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Web posted and Copyright © February 1, 2005, American Bankruptcy Institute.

Grassley Plans Pension Reform

Distress terminations of pension plans are now a common feature of large chapter 11 cases. The Pension Benefit Guaranty Corp. (PBGC) faces an escalating deficit, in part due to airline bankruptcies such as that of United and US Airways. The agencyÕs single-employer insurance fund had a record deficit of $12.1 billion in FY 2004 alone, pushing the total deficit to $23.3 billion. In addition to losses booked, the PBGC calculates "reasonably possible" exposure, an estimate of the amount of unfunded vested benefits in pension plans sponsored by companies at great risk of default. The 2004 financial statements for the PBGC estimate this exposure at $96 billion. In this issue, Senate Finance Committee Chairman Chuck Grassley (R-Iowa) responds to the Journal's questions on how he plans to deal with this looming problem in the new Congress.

ABI: The PBGC's FY2004 report shows that the agency's deficit rose to $23.3 billion from $11.2 billion the year before. There are $72 billion in future obligations by the agency's own estimates. Studies project that if the current conditions continue, the PBGC will run out of funds to pay benefits by 2020. How concerned are you that future pension payments are in jeopardy?
Grassley: We all need to be concerned about the financial condition of the PBGC. The PBGC serves an important backstop to protect workers' pensions. In the short term, everyone agrees that the PBGC has enough assets to keep paying benefits, but when we look down the road 20 or 30 years, the picture is less clear. The key to solving this problem is to make sure that companies fund their pension plans responsibly. I'm planning to work on legislation this year that will do just that so that workers can count on their pensions being there for them when they retire.

ABI: With some U.S. airlines and other large companies in manufacturing, steel and other industries skipping pension payments and threatening default on their retirement obligations, could the moves lead to a taxpayer bailout of the pension agency?
Grassley: Pension promises to workers must be kept, and those promises should be kept by the companies that make them. It's not fair to have American taxpayers picking up the bill. I'm confident that the ideas that the President has outlined and reforms that we will work on in the Finance Committee will avoid any future need for a taxpayer bailout of the PBGC.

ABI: Should companies in bankruptcy be required to maintain their pension plans? Do companies use the PBGC as a pension dumping ground to boost their economic prospects and get a leg up on the competition? Should healthy companies pay higher insurance premiums to keep the agency going?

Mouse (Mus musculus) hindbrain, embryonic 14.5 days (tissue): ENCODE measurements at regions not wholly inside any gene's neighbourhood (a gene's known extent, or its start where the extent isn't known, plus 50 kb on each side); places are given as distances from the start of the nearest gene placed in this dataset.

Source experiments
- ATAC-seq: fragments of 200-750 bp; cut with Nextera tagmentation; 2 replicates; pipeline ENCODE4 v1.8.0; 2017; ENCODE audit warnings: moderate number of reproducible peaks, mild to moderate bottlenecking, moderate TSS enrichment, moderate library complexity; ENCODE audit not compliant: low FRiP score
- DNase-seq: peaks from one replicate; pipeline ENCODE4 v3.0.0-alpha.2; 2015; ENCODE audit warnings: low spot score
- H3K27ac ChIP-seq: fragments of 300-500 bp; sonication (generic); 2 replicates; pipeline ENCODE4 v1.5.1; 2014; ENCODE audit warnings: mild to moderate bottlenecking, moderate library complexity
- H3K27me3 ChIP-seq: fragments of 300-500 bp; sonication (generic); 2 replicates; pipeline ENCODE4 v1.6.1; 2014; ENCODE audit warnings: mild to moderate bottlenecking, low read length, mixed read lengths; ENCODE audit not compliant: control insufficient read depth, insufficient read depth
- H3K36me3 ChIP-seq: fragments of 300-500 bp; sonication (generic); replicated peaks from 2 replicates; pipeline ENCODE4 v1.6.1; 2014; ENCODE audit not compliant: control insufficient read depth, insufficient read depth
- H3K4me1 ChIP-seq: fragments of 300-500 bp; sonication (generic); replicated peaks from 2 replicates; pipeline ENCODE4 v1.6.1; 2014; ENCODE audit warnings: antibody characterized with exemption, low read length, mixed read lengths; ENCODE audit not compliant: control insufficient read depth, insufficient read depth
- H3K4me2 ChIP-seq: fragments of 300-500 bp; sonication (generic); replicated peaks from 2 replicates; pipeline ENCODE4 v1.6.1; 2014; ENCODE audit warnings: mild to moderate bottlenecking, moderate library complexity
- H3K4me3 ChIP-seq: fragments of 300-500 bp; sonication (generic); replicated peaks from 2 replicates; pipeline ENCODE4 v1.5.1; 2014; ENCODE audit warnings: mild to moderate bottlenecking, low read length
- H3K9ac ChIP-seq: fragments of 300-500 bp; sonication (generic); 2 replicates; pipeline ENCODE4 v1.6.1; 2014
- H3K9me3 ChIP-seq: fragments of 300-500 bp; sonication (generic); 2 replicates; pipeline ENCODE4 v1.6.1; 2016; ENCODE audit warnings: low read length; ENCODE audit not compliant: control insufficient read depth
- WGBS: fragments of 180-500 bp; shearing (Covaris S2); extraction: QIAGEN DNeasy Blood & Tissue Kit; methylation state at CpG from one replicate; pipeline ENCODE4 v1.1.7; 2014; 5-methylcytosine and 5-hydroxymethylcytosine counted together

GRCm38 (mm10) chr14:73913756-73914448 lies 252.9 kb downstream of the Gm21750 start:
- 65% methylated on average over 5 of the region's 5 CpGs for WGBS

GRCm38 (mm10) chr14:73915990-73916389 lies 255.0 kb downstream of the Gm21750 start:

Grassley: The PBGC's role is to serve as a backstop for workers' pensions, but the primary responsibility has to remain with the employers who make pension promises. If companies are trying to play games with their pensions, then we need to eliminate any opportunity to do so. We also need to make sure that any companies that are bad actors are punished. I'll be taking a comprehensive look at these issues in my role as Finance Committee Chairman. On the issue of higher premiums, the current financial condition of the PBGC probably requires all companies to pay higher premiums, but I actually think it is the companies that pose the most risk to the PBGC that should pay the highest premiums. That's just common sense. If you have a bad driving record, you pay higher car insurance premiums. In the same way, companies that have underfunded their pension plans should pay a higher premium to reflect the risk they pose to the PBGC.

ABI: Does the Bankruptcy Code contribute to the pension crises? Does the Code give debtors a way to unload their promises to their employees and retirees in the name of financial distress?
Grassley: We need to look at every aspect of federal law in dealing with the PBGC, and the Bankruptcy Code is certainly another area for review. Today, the PBGC falls pretty far down the list of bankruptcy priorities, and it might make sense to have them move further up the line.

ABI: Are traditional single-employer, defined-benefit plans outdated?
Grassley: Traditional defined benefit plans still play a very important role in our national retirement policy. As I said earlier, the key is to make sure that the promises made to workers under these plans are kept, and that they're kept by the folks who make the promises. The world is increasingly gravitating to 401(k) plans, which have been a great success overall, but traditional defined benefit plans need to be preserved as another option to get pension coverage to workers.

ABI: How quickly do you think Congress will act on reforms such as the National Employee Savings and Trust Equity Guarantee (NESTEG) Act of 2004 (S.2424), and comment on its importance to ensuring a healthy pension system?
Grassley: Pension reform and improving retirement security for all Americans is at the top of my list of priorities for this Congress. You can expect the Finance Committee to take action on the NESTEG bill early in the year, and I am working on adding to all of the positive reforms in NESTEG with additional improvements and reforms in this area.


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